In the age of globalisation and mass media, the promotion and exchange of ideas has never been so easy. Whilst this can lead to a healthy growth in knowledge and wisdom, it can also add to more confusion, especially when falsehood is given a mouthpiece to espouse its views. In fact, the Prophet (sall Allāhu ʿalayhi wa sallam) predicted that towards the end of time ignorance will become prevalent.
“Near the establishment of the Hour there will be days during which knowledge will be taken away (vanish) and general ignorance will spread, and there will be Al-Ḥarj in abundance, and Al-Ḥarj means killing.”
The spread of ignorance is further entrenched by the ignorant not being aware of their ignorance, thus resulting in the worst form of ignorance, al jahl al murakkab (compounded ignorance). Without a shadow of doubt, knowledge is key to removing the state of ignorance, however, a precursor to that is that guidance (hidāyah) from Allāh (subḥānahu wa taʿālā) reaches the person. Sound information alone is not sufficient in removing the state of ignorance, rather the heart must be receptive enough to internalise and benefit from sound information and knowledge. This is where hidāyah or divine guidance plays a role.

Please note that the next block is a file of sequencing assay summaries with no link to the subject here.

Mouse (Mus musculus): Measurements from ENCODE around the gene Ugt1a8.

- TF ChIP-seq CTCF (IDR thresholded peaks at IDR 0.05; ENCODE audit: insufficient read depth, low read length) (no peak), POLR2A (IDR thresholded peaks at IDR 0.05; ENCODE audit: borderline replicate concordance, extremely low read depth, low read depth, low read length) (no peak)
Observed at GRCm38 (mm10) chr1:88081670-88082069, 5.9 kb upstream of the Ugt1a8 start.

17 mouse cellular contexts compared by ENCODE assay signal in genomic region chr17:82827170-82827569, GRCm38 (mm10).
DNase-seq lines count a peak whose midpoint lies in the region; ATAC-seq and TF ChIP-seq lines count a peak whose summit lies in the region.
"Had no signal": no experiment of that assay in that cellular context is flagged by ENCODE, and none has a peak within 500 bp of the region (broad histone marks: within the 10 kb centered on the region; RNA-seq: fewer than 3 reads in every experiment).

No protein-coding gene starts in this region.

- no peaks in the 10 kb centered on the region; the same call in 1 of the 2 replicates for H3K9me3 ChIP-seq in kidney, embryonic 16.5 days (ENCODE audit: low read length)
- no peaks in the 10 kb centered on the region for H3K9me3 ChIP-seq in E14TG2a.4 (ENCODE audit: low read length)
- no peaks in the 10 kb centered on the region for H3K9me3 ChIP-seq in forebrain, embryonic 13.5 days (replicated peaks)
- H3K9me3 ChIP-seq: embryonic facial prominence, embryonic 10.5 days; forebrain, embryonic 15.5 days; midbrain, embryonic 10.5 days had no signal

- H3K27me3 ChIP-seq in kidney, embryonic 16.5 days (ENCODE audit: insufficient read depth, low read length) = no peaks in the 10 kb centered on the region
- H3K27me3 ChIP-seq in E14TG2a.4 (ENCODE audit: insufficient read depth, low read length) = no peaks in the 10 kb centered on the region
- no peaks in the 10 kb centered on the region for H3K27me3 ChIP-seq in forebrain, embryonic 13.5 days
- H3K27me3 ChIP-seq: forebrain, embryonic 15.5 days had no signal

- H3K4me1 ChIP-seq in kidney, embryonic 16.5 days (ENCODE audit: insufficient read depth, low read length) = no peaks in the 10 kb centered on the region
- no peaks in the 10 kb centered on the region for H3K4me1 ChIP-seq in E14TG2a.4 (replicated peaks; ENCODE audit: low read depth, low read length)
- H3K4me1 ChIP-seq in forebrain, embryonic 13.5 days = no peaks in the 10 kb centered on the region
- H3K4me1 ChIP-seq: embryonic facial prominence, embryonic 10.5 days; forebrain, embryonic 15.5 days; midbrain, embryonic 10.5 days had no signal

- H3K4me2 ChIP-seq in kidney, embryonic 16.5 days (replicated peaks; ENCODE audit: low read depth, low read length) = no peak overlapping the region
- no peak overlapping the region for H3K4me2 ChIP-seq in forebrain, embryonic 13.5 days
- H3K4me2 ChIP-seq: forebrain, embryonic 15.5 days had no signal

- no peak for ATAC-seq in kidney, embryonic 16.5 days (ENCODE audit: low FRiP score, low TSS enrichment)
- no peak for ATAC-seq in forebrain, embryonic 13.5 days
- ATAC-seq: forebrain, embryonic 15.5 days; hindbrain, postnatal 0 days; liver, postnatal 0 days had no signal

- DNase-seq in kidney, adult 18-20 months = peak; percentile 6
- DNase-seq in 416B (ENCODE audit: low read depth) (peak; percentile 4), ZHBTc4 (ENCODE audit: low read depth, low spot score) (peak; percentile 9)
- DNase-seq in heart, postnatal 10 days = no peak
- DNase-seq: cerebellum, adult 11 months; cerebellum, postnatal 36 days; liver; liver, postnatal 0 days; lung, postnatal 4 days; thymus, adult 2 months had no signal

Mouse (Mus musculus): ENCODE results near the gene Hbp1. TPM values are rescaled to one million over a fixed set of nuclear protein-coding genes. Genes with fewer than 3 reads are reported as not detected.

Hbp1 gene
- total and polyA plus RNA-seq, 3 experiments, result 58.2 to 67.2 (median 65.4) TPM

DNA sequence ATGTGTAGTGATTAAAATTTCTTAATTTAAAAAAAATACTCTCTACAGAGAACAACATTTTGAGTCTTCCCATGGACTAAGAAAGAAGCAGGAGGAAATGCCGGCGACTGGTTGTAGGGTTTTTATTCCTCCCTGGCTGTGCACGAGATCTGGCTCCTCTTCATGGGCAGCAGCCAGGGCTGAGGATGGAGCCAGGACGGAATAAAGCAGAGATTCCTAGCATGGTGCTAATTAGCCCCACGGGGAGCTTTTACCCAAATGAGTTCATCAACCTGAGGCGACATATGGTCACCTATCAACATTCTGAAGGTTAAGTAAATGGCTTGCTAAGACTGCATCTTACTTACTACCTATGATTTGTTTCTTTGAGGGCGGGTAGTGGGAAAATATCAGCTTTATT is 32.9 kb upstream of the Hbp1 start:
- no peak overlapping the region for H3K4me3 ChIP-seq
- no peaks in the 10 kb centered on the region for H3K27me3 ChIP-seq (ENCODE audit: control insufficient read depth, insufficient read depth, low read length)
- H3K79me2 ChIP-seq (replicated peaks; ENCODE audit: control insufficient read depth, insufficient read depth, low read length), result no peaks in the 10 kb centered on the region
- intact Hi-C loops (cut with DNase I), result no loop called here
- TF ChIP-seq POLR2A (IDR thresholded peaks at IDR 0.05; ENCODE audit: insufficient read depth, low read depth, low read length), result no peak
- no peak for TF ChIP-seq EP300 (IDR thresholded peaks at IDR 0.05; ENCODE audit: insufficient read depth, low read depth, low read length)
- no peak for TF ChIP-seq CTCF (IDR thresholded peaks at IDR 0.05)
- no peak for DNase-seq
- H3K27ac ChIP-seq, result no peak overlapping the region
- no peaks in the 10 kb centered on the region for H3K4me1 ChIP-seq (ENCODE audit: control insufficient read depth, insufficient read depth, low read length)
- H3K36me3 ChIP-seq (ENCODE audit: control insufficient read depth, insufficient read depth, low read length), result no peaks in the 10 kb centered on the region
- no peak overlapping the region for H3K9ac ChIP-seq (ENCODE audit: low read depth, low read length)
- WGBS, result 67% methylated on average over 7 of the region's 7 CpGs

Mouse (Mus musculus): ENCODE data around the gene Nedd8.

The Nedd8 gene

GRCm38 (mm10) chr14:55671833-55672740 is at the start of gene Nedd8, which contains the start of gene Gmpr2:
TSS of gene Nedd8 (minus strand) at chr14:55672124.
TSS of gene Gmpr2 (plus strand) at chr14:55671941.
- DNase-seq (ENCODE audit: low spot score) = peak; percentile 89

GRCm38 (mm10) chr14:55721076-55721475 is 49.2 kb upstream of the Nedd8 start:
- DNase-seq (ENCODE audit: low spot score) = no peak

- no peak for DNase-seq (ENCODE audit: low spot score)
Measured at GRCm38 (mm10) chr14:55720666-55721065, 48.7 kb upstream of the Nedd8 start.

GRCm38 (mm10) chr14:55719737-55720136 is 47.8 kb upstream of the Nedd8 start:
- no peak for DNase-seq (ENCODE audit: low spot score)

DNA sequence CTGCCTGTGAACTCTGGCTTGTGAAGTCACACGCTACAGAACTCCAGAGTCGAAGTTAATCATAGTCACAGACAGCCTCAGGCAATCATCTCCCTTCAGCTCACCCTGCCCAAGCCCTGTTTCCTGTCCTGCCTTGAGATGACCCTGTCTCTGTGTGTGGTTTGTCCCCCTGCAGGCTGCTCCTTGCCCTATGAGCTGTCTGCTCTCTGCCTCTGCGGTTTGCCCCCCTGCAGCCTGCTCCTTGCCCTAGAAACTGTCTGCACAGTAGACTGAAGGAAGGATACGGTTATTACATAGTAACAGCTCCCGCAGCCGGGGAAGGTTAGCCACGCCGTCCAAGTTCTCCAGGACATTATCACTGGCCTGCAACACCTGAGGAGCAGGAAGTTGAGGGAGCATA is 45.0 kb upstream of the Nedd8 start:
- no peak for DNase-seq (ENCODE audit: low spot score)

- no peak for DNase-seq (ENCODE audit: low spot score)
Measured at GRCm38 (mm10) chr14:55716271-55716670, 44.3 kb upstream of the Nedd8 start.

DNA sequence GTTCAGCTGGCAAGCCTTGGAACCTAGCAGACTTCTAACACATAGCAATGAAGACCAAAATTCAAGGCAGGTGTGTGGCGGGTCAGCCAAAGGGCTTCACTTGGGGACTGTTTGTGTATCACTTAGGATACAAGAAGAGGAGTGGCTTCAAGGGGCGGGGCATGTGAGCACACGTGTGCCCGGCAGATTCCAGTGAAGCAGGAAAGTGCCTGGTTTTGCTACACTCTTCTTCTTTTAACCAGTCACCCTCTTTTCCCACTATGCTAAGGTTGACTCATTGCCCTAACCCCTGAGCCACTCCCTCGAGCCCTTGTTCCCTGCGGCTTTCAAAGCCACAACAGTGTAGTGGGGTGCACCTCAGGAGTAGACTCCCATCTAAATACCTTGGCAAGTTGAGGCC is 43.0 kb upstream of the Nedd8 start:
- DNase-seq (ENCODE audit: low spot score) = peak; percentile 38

The need for guidance is quite evident when we reflect upon the most recited chapter of the Qur’ān, al Fātiḥah or ‘The Opening’. Allāh (subḥānahu wa taʿālā) says:
“Ihdinā al Ṣirāṭ al Mustaqīm”
“Guide us to the straight path.”
This is the only supplication we explicitly mention in the sūrah which should make us question ourselves as to why we have to repeat this supplication so often during the day. So what exactly is hidāyah or huda?
Lexically, it has the connotation of inclination (imālah). Thus a person who is guided to a matter is naturally inclined to it.
Ibn al Qayyim (raḥimahu Allāhu) mentioned that there are four types of guidance:
1. Guidance that directs a person to what is generally beneficial for him. Allāh (subḥānahu wa taʿālā) said:
“He said, “Our Lord is He who gave each thing its form and then guided [it].””